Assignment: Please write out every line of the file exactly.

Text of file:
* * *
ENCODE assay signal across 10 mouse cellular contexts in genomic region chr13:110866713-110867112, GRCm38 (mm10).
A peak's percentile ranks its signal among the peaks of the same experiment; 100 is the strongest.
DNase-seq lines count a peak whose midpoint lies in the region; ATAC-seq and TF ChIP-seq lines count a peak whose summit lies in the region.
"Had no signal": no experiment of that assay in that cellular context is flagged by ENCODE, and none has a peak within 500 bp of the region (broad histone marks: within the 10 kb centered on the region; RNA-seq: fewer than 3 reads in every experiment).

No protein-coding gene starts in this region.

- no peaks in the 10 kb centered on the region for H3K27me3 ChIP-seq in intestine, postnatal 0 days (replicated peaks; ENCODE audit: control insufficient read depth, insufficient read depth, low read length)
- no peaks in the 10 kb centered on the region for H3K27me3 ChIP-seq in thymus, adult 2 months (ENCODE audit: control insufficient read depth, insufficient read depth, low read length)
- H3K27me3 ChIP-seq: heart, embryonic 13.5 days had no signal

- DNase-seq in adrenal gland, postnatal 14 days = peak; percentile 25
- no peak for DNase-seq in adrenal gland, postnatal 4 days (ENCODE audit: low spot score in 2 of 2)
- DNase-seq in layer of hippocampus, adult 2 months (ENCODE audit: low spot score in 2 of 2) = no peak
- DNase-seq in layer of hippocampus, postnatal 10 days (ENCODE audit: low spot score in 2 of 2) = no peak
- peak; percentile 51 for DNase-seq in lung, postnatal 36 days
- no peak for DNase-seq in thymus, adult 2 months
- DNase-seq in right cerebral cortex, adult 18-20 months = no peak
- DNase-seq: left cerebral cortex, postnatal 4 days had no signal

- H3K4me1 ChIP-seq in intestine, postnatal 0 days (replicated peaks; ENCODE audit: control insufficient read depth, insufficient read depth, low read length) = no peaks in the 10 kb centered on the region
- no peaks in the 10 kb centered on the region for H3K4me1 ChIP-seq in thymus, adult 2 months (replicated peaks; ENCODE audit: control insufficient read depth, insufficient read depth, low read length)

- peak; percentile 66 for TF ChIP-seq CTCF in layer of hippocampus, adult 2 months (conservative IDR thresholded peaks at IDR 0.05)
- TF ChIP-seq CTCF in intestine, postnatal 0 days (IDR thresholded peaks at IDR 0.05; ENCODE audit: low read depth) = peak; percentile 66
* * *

ENCODE assay signal across 10 mouse cellular contexts in genomic region chr13:110866713-110867112, GRCm38 (mm10).
A peak's percentile ranks its signal among the peaks of the same experiment; 100 is the strongest.
DNase-seq lines count a peak whose midpoint lies in the region; ATAC-seq and TF ChIP-seq lines count a peak whose summit lies in the region.
"Had no signal": no experiment of that assay in that cellular context is flagged by ENCODE, and none has a peak within 500 bp of the region (broad histone marks: within the 10 kb centered on the region; RNA-seq: fewer than 3 reads in every experiment).

No protein-coding gene starts in this region.

- no peaks in the 10 kb centered on the region for H3K27me3 ChIP-seq in intestine, postnatal 0 days (replicated peaks; ENCODE audit: control insufficient read depth, insufficient read depth, low read length)
- no peaks in the 10 kb centered on the region for H3K27me3 ChIP-seq in thymus, adult 2 months (ENCODE audit: control insufficient read depth, insufficient read depth, low read length)
- H3K27me3 ChIP-seq: heart, embryonic 13.5 days had no signal

- DNase-seq in adrenal gland, postnatal 14 days = peak; percentile 25
- no peak for DNase-seq in adrenal gland, postnatal 4 days (ENCODE audit: low spot score in 2 of 2)
- DNase-seq in layer of hippocampus, adult 2 months (ENCODE audit: low spot score in 2 of 2) = no peak
- DNase-seq in layer of hippocampus, postnatal 10 days (ENCODE audit: low spot score in 2 of 2) = no peak
- peak; percentile 51 for DNase-seq in lung, postnatal 36 days
- no peak for DNase-seq in thymus, adult 2 months
- DNase-seq in right cerebral cortex, adult 18-20 months = no peak
- DNase-seq: left cerebral cortex, postnatal 4 days had no signal

- H3K4me1 ChIP-seq in intestine, postnatal 0 days (replicated peaks; ENCODE audit: control insufficient read depth, insufficient read depth, low read length) = no peaks in the 10 kb centered on the region
- no peaks in the 10 kb centered on the region for H3K4me1 ChIP-seq in thymus, adult 2 months (replicated peaks; ENCODE audit: control insufficient read depth, insufficient read depth, low read length)

- peak; percentile 66 for TF ChIP-seq CTCF in layer of hippocampus, adult 2 months (conservative IDR thresholded peaks at IDR 0.05)
- TF ChIP-seq CTCF in intestine, postnatal 0 days (IDR thresholded peaks at IDR 0.05; ENCODE audit: low read depth) = peak; percentile 66